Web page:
In business, the value of stakeholder engagement is often not fully appreciated. The results of such engagement usually only become visible in the mid to long term. When we consider social and environmental impact as part of business, we need the long-term support of our stakeholders. 

Recognizing the role we play in the wider system and in our industry can make what we do much more powerful. There are three levels in which we see community play an essential role in supporting business in the wellbeing economy: 

Genuine and balanced supplier relationships 

Suppliers form one of the three most pivotal relationships we have at work alongside customers and colleagues. Yet how often do we think of them as part of our community? How balanced is the relationship we have with them?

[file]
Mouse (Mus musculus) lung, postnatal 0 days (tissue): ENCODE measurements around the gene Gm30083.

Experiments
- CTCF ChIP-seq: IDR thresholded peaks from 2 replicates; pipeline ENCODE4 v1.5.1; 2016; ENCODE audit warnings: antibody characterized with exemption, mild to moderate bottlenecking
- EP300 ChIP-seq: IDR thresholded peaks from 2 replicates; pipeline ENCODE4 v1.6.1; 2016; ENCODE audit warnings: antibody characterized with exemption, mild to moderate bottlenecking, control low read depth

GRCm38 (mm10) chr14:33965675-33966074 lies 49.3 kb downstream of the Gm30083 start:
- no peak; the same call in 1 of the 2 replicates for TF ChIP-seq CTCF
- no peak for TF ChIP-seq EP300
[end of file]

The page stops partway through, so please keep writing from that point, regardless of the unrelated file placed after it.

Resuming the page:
It might be the case that our suppliers are larger and more powerful than us or vice versa. Regardless of which way around it is, genuine and balanced relationships can be forged if businesses go beyond compliance to a deeper relationship of shared values. 

Often it is easier just to tick a box, but we have seen that the most forward thinking businesses go deeper to cultivate relationships based on shared values…and why wouldn’t they? 

Building relationships with suppliers around a shared purpose and with similar value sets can increase reliability and simplify collaboration.

As the economic systems begin to transform, will we only be able to succeed by treating suppliers as a vital part of our community.

Ultimately the boundaries around organizations will become less fluid. What we will see will resemble an organizational ecosystem rather than large organizations.”
Daniel Christian Wahl, author

 

 

Finding your place in the community

Often as a business, we choose to locate our offices and sites based on accessibility, tax rates and employee wages. But how much do we consider our relationship to the communities we are a part of?